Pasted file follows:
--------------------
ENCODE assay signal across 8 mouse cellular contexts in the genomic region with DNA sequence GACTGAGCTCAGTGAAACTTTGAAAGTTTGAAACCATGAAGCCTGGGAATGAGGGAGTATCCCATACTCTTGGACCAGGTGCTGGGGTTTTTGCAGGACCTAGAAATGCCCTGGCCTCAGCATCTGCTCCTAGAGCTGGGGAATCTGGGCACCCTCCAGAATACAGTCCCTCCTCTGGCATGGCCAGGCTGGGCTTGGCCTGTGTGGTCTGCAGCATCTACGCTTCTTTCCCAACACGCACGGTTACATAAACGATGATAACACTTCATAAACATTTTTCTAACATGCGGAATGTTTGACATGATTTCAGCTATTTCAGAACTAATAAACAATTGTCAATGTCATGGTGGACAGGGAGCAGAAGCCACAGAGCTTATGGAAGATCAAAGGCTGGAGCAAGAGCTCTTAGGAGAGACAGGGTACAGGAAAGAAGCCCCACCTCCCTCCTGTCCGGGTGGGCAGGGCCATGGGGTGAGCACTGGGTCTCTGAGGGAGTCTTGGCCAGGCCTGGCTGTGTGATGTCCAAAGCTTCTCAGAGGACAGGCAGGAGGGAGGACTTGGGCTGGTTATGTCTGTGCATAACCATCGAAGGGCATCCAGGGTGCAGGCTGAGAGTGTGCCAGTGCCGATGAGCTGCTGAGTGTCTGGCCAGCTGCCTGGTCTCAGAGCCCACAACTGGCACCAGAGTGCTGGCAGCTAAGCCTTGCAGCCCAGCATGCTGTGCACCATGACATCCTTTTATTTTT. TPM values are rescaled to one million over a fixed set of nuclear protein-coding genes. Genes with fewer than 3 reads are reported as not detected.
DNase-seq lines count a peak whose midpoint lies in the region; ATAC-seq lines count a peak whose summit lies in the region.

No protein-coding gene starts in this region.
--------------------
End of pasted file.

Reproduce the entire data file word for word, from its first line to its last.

ENCODE assay signal across 8 mouse cellular contexts in the genomic region with DNA sequence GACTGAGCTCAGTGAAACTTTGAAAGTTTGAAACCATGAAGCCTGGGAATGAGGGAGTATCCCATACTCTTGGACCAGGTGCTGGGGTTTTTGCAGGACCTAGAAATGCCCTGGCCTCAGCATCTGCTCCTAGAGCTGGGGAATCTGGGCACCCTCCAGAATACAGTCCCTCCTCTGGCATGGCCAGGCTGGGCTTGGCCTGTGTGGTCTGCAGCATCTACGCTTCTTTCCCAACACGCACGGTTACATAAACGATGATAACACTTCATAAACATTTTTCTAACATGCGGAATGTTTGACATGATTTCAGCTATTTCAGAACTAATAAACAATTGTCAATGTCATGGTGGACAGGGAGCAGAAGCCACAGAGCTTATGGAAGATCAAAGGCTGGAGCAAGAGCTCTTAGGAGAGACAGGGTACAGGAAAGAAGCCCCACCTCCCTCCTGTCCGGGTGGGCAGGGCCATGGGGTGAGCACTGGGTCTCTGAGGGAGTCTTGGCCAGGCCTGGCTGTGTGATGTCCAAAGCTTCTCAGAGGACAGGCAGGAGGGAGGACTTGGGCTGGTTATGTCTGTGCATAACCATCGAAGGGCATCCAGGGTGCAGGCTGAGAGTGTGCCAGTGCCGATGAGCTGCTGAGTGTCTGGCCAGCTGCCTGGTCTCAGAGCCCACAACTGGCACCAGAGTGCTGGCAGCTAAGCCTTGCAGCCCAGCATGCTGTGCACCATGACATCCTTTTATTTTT. TPM values are rescaled to one million over a fixed set of nuclear protein-coding genes. Genes with fewer than 3 reads are reported as not detected.
DNase-seq lines count a peak whose midpoint lies in the region; ATAC-seq lines count a peak whose summit lies in the region.

No protein-coding gene starts in this region.